Who needs chicken wings, guacamole and pizza? We’re set with our Super Bowl macarons. Game on!

     

     

    VALENTINE MACARONS

    For Valentine’s Day, Dana has transformed the classic Sweethearts candy, also called conversation hearts, into macarons.

    Sweethearts are made by the New England Confectionery Company (NECCO), makers of Necco Wafers. Each hard heart-shaped candy is printed with a romantic message: “Be Mine,” “Kiss Me,” “Adore Me,” and “Crazy 4U” are some of the messages.

    WHO INVENTED SWEETHEARTS CANDY?

    Sweethearts date all the way back to 1866. In 1847, 26-year-old Boston pharmacist Oliver R. Chase invented a machine that cut lozenges from wafer candy—similar to Necco Wafers.

     

    danas-valentine-macarons-230

    Macarons for your Valentine, atop a bed of Sweethearts candy. Photo courtesy Dana’s Bakery.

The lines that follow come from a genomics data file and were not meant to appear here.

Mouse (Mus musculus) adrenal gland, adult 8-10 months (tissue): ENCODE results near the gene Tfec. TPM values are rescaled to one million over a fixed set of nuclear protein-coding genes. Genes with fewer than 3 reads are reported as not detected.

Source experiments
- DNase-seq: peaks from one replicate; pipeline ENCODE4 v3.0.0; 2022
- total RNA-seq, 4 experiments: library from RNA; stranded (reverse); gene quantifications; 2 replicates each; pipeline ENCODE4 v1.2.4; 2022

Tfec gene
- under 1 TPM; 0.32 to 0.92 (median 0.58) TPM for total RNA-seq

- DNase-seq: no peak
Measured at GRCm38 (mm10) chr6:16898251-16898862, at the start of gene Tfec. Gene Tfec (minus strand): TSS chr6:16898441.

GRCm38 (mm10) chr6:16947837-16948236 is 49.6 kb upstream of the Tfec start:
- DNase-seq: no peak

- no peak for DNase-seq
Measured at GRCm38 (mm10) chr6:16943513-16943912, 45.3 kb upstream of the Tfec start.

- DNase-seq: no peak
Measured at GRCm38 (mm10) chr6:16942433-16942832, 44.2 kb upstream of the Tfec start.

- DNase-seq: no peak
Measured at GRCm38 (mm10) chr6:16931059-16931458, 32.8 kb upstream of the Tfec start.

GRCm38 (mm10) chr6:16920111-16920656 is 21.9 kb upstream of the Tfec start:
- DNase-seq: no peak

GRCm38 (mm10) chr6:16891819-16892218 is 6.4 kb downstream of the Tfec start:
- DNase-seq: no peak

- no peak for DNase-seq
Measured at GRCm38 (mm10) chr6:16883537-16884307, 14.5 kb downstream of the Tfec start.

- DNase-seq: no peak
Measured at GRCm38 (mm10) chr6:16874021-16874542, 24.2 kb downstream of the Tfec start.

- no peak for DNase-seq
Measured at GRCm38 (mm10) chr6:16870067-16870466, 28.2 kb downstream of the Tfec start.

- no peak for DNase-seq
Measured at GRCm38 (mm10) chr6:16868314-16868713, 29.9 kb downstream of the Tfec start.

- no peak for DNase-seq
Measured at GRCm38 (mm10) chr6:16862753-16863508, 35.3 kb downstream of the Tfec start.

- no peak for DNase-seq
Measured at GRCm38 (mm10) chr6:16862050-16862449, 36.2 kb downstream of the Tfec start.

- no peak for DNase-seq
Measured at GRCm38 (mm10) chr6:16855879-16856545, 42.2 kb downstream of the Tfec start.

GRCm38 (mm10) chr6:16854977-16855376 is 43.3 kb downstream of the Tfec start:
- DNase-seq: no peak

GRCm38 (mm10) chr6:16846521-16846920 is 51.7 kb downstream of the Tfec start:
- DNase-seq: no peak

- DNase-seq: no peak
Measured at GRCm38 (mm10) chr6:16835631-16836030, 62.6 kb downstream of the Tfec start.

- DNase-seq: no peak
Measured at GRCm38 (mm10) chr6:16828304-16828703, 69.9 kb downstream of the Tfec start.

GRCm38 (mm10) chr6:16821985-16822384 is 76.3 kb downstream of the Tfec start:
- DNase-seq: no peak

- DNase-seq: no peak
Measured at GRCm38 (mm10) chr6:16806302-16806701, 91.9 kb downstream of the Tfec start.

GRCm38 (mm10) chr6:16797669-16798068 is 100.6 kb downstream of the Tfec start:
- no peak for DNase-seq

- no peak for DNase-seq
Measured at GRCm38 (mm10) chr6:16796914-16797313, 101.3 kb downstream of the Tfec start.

While it turned out to be the world’s first candy-making machine, the original intent was to create lozenges to soothe the throat or to settle the stomach. The line between “losenge” and “hard candy” is pretty slim.

    In 1866 Oliver’s brother, Daniel Chase, designed a machine that pressed designs onto the wafers, and began printing sayings on what had become “candy.”

    Sweethearts were launched by NECCO in 1901. In 2010 the recipe was changed to allow for bright modern colors; contemporary sayings have been added, such as “Email me” (no doubt soon to be “Text Me”) and “LOL.” NECCO receives hundreds of suggestions a year on new sayings.

    Sweetheart macarons are available from DanasBakery.com.

      

    Comments